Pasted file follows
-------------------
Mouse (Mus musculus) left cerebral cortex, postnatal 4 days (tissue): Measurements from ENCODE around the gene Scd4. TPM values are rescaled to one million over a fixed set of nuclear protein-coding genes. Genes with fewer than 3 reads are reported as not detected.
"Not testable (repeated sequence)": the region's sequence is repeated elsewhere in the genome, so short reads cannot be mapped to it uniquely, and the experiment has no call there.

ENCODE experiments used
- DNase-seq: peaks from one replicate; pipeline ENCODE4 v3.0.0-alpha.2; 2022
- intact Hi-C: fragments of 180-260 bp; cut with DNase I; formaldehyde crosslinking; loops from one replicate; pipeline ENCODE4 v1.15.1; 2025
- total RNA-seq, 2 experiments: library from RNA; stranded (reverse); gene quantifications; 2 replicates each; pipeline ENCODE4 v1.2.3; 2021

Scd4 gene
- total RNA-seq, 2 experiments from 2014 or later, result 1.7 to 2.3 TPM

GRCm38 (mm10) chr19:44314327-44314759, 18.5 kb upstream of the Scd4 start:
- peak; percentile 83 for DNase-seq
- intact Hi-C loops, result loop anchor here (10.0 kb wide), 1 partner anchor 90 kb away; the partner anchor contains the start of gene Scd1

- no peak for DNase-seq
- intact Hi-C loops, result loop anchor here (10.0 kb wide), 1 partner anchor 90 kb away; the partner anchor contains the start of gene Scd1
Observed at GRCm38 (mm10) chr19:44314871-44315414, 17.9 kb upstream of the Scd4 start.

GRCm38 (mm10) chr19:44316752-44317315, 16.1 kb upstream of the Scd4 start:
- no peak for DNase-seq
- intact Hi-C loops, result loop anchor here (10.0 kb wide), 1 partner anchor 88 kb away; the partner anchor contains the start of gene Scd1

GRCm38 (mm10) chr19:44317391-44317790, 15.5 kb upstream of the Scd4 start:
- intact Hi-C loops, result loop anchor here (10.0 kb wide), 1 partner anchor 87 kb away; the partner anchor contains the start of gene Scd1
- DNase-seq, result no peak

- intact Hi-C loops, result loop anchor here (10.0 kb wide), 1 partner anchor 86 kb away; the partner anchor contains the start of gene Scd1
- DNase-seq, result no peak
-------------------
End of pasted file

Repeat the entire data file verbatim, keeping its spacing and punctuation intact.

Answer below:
Mouse (Mus musculus) left cerebral cortex, postnatal 4 days (tissue): Measurements from ENCODE around the gene Scd4. TPM values are rescaled to one million over a fixed set of nuclear protein-coding genes. Genes with fewer than 3 reads are reported as not detected.
"Not testable (repeated sequence)": the region's sequence is repeated elsewhere in the genome, so short reads cannot be mapped to it uniquely, and the experiment has no call there.

ENCODE experiments used
- DNase-seq: peaks from one replicate; pipeline ENCODE4 v3.0.0-alpha.2; 2022
- intact Hi-C: fragments of 180-260 bp; cut with DNase I; formaldehyde crosslinking; loops from one replicate; pipeline ENCODE4 v1.15.1; 2025
- total RNA-seq, 2 experiments: library from RNA; stranded (reverse); gene quantifications; 2 replicates each; pipeline ENCODE4 v1.2.3; 2021

Scd4 gene
- total RNA-seq, 2 experiments from 2014 or later, result 1.7 to 2.3 TPM

GRCm38 (mm10) chr19:44314327-44314759, 18.5 kb upstream of the Scd4 start:
- peak; percentile 83 for DNase-seq
- intact Hi-C loops, result loop anchor here (10.0 kb wide), 1 partner anchor 90 kb away; the partner anchor contains the start of gene Scd1

- no peak for DNase-seq
- intact Hi-C loops, result loop anchor here (10.0 kb wide), 1 partner anchor 90 kb away; the partner anchor contains the start of gene Scd1
Observed at GRCm38 (mm10) chr19:44314871-44315414, 17.9 kb upstream of the Scd4 start.

GRCm38 (mm10) chr19:44316752-44317315, 16.1 kb upstream of the Scd4 start:
- no peak for DNase-seq
- intact Hi-C loops, result loop anchor here (10.0 kb wide), 1 partner anchor 88 kb away; the partner anchor contains the start of gene Scd1

GRCm38 (mm10) chr19:44317391-44317790, 15.5 kb upstream of the Scd4 start:
- intact Hi-C loops, result loop anchor here (10.0 kb wide), 1 partner anchor 87 kb away; the partner anchor contains the start of gene Scd1
- DNase-seq, result no peak

- intact Hi-C loops, result loop anchor here (10.0 kb wide), 1 partner anchor 86 kb away; the partner anchor contains the start of gene Scd1
- DNase-seq, result no peak